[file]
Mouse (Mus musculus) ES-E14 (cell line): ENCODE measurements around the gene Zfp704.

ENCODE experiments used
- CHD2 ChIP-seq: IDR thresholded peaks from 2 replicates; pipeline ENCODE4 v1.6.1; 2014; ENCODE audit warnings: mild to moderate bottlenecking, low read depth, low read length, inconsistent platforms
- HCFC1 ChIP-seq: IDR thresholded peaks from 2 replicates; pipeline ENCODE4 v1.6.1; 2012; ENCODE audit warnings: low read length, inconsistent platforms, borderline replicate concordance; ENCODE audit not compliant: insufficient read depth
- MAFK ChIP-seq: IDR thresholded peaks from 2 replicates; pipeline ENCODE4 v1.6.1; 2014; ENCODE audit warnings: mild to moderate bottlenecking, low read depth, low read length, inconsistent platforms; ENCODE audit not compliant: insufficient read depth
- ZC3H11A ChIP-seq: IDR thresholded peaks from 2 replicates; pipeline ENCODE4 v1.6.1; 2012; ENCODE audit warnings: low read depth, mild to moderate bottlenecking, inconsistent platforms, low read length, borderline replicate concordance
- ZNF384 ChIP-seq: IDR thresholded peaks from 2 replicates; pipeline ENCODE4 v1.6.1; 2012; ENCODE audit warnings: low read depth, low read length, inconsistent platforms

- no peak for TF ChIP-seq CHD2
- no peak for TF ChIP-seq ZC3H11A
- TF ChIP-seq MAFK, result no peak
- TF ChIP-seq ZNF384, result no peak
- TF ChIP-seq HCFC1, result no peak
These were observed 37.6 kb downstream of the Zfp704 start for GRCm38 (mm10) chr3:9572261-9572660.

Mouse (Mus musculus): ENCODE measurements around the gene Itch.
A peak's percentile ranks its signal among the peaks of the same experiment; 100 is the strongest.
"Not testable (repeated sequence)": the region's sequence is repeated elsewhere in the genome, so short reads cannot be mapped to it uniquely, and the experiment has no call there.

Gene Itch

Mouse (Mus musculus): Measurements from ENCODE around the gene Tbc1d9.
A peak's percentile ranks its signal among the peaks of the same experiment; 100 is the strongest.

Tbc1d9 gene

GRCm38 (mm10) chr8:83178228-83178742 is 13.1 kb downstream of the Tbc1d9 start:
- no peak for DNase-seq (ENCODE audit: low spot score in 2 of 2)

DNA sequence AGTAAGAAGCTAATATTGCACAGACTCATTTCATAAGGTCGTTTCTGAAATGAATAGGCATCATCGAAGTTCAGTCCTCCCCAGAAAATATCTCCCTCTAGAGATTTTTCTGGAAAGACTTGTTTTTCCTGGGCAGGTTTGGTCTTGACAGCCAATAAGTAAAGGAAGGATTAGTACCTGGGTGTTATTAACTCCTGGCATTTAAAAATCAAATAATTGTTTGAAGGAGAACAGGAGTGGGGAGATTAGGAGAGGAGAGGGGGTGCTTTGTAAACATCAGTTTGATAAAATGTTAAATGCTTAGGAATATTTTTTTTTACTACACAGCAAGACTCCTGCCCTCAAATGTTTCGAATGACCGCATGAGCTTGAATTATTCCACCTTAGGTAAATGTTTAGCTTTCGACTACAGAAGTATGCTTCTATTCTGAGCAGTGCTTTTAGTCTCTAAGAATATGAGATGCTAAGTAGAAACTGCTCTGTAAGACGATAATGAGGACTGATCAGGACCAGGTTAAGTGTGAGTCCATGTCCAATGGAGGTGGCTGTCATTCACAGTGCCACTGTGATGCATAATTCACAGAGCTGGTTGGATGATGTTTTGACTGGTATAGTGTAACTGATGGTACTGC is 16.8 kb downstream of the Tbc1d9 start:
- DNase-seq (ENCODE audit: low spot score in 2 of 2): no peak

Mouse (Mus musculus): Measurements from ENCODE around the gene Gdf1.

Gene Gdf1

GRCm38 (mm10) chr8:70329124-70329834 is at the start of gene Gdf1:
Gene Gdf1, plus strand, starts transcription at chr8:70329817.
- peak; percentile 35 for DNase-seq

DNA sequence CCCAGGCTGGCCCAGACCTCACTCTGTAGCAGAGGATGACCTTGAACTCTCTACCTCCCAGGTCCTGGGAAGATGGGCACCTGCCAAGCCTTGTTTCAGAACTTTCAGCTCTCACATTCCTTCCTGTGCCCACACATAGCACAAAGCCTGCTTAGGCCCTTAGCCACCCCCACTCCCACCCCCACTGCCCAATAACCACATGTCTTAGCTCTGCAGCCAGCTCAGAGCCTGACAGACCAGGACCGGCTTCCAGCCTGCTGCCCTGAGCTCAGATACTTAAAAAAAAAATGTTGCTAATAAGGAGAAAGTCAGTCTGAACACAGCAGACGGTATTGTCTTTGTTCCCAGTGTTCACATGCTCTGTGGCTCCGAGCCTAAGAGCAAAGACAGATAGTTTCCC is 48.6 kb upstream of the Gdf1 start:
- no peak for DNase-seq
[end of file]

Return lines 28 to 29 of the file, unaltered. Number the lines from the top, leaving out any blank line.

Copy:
Gene Gdf1, plus strand, starts transcription at chr8:70329817.
- peak; percentile 35 for DNase-seq